Andrew Petcash: Name, Image, and Likeness in College Athletics

In the coming months, Game Plan will embark on an ongoing Q&A series titled "Redefining the Student-Athlete in The New World of College Sports" where we aim to delve into the important questions for this moment in college athletics. Here at Game Plan, we are dedicated to guiding 100% of athletes through 100% of their journey. From understanding their experience to helping them capitalize on their opportunities, we are here to serve athletes everywhere.

Name, Image, and Likeness (NIL) has been one of the largest and most rapidly changing areas of the student-athlete experience. After years of discussion on whether athletes should be able to make money off of their brand, it became a reality in 2021. Andrew Petcash, Founder of Profluence and Former D1 basketball player at Boston University explains: “This was inevitable. First – I think it's overdue by at least 20 years. Once you started seeing coaches make millions of dollars, how could you not pay some of the football and basketball players? And where we are today is not the endpoint. What is happening in college sports right now will simply get pushed downstream into high school as well. There is just so much money in play.” We are just being introduced to the world of NIL and must explore what that means for the entire sports ecosystem.

The ripple effect that NIL will have on the athletic community will impact organizations and athletes everywhere. When thinking about the impact of NIL on a broader scale, Petcash looks across all levels of sport. “Let’s use the NFL and NBA as an example - They increase the value of college sports because if you can play in college – at the Division I level – you now have a chance to play in the pros. The goal is simple: If you can play at Georgia or any Division I school, you can make a million dollars.” This is an important point, especially for the youth sports model. As millions of dollars are on the line for high-performing college athletes, what becomes the new college environment? Petcash continues, “Now, you see a lot of new programs and institutions developed around the high school space. It might look like this: We are going to pay a million dollars for a QB at Georgia. Georgia doesn't want to see him play against his local teams in his area in the middle of Pennsylvania. They want to see him compete against the top players in the country at a high school level, so they can accurately judge who should be getting a million dollars. It's just pushing the commercialization downstream. But there's a big lag effect. So this will take five or ten years.” Although NIL has had the most extreme impact on the college space, it has started a ripple effect that will be crucial to follow over the coming years.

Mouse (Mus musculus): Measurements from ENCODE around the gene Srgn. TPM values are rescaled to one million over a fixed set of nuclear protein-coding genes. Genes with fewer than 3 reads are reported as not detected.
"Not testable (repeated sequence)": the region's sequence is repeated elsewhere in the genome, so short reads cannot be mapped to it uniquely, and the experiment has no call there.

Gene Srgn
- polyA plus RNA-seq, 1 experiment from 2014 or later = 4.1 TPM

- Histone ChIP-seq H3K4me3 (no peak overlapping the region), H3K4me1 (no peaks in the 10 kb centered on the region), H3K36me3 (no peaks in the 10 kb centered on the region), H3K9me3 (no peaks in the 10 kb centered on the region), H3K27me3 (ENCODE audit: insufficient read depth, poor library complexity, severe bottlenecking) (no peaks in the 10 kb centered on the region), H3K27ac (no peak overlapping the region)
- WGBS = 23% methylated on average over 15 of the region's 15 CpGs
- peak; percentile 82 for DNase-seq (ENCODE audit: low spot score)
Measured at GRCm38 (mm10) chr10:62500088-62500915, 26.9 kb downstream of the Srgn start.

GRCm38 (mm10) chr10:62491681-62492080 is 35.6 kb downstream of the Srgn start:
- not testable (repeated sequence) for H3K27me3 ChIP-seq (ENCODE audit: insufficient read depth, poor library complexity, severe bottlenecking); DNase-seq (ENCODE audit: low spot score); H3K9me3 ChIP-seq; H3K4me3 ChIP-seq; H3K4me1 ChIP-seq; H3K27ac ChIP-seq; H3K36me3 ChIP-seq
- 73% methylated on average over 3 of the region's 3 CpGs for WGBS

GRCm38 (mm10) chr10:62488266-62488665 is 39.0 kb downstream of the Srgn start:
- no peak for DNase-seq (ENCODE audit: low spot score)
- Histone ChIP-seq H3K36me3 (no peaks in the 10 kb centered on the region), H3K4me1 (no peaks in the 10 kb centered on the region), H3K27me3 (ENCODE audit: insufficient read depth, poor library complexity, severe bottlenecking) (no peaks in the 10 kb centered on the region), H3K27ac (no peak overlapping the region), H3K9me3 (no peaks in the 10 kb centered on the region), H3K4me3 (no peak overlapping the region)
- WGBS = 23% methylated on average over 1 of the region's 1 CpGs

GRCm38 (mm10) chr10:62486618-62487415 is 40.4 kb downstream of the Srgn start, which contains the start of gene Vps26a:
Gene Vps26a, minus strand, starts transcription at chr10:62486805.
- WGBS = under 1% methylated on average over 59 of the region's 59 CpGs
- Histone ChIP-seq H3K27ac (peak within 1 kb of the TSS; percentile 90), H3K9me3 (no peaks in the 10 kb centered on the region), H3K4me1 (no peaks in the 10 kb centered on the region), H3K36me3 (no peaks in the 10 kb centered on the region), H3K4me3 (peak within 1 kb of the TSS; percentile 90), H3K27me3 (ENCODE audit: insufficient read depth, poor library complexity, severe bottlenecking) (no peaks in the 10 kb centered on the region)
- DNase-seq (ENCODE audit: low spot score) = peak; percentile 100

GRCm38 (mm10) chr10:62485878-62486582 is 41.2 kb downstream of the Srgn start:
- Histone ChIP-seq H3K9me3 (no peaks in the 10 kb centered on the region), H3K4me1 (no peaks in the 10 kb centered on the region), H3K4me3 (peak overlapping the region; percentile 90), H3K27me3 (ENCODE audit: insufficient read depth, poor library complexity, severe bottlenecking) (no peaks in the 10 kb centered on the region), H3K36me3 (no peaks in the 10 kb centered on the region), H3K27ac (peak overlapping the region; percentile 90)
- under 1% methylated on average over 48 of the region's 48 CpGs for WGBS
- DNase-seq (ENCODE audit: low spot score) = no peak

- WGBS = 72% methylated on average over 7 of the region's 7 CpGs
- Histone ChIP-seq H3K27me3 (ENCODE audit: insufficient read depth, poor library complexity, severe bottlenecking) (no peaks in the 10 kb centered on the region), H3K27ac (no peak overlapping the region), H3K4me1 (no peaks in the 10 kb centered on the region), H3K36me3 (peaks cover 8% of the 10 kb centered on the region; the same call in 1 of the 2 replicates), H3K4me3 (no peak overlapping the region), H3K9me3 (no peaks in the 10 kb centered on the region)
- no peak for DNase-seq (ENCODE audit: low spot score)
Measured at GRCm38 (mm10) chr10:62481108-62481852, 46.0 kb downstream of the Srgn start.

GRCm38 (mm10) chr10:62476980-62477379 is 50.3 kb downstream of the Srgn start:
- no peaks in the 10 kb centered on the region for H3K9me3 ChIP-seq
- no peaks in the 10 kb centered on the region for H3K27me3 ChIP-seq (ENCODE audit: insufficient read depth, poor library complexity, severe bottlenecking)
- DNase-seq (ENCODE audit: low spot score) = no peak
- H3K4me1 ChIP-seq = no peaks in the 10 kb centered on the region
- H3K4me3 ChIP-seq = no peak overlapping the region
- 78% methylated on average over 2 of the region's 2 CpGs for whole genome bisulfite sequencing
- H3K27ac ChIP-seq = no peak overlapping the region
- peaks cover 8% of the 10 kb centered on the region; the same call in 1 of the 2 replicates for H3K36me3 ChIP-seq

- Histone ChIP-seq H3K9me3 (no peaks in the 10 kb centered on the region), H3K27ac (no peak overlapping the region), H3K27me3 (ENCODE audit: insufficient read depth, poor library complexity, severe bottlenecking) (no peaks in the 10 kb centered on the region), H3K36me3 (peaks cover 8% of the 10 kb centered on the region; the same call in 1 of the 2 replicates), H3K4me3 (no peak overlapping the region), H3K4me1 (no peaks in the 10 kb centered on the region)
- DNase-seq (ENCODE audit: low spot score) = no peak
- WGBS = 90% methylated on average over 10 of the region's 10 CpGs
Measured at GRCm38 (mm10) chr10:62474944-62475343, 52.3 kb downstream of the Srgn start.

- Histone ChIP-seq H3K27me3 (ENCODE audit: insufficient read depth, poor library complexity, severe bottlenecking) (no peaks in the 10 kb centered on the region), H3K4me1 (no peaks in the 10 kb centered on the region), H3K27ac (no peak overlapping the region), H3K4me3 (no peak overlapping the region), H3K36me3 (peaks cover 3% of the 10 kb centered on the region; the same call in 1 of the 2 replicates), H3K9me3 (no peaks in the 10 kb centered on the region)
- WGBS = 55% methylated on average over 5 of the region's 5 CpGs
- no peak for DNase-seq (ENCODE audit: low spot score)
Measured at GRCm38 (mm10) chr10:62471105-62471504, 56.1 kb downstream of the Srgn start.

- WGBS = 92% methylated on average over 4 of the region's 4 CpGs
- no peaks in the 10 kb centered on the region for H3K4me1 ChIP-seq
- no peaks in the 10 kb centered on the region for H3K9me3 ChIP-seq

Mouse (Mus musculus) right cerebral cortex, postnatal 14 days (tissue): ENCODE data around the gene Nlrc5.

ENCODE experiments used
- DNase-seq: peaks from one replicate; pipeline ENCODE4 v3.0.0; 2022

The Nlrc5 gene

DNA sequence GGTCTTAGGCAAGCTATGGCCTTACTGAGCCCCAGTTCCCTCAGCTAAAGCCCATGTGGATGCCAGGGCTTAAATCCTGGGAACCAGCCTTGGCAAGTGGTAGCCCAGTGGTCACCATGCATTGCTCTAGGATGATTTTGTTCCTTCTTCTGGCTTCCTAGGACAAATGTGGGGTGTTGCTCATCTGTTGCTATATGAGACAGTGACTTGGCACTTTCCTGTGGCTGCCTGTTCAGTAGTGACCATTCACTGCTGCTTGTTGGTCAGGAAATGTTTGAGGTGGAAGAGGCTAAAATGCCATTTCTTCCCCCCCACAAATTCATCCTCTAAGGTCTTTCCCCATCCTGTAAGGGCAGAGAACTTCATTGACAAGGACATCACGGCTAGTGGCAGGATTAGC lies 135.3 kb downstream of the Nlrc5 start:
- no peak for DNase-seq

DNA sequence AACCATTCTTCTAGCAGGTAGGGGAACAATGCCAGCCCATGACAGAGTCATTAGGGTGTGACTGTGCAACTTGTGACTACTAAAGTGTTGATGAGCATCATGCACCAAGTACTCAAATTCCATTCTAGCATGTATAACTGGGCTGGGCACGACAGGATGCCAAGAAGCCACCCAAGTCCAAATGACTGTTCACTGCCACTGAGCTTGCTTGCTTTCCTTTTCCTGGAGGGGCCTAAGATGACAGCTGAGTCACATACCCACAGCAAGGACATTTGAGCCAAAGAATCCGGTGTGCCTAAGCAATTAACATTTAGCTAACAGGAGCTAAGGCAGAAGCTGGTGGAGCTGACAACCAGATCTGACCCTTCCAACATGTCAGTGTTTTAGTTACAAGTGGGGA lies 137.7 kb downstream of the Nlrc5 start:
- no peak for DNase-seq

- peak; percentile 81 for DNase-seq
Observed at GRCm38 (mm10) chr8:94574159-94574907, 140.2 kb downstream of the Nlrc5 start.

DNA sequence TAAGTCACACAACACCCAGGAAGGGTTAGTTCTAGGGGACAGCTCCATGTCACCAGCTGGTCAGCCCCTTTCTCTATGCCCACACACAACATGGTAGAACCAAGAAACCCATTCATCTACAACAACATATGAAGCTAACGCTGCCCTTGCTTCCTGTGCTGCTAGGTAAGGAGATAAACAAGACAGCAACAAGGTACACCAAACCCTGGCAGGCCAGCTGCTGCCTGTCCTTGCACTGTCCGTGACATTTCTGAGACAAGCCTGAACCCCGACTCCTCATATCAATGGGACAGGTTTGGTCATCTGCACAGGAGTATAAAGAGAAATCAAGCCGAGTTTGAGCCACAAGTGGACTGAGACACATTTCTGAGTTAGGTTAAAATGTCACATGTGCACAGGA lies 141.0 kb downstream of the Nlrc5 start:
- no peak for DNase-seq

With the emergence of NIL, there are numerous possibilities for how college athletics can operate. For high-revenue sports such as basketball and football, there can be multiple external organizations providing resources for athletes at a certain school. When discussing the question: would a university have a team that would administer the compensation to the athlete from start to finish? Petcash responded, “Yes. Look at the pros again, say the Pittsburgh Steelers. They have everything in-house: scouting, salary - everything in one. I don't think you need agents because, just like in the NFL, the agents are outside of the organizations. I think the real problem right now is there's sometimes 4 different entities making moves for one school. The college teams should operate more like a pro team. That might require legislation.” Then the question is, would this include players being under contracts? Petcash continues, “Yes. And, at the same time, you hear horror stories about players signing contracts and never getting paid. You also hear stories of kids getting paid, and then transferring and getting paid again, so they double dip. That's why it needs to all have an administration in one place. Maybe a player signs a two-year deal. And if you want to get out of it, you have to buy yourself out of it.” Structure in college athletics is going to be an important topic to track and might be a way athletes and organizations protect themselves and operate.

Lastly, not ALL sports are being impacted at the same level. Individual athletes have done extremely well in NIL across a variety of sports, but what does this look like for sports without the same revenue as football or basketball? Petcash is concerned about basketball and football straying away and what that would mean for other sports. He shares, “We need a crystal ball. I think that's what we are all looking for. We don't know, because there's a lot of different things that could play out, and there might be things that in hindsight were so obvious. But it's just hard to see right now. In the long term, if football and basketball start to stray away because that's where a lot of the money is, then the other sports are going to get hurt.” It is hard to know exactly where the industry is headed this early in the NIL era and that’s what makes these discussions about the industry so valuable. One thing is certain: NIL is just beginning to make its mark.

Continue to follow along as we talk with University Administrators, Athletic Directors, Coaches, Student-Athletes, and unique experts and advisors about the changing landscape of college athletics. Give the material a read, tell us what you think, and we look forward to connecting.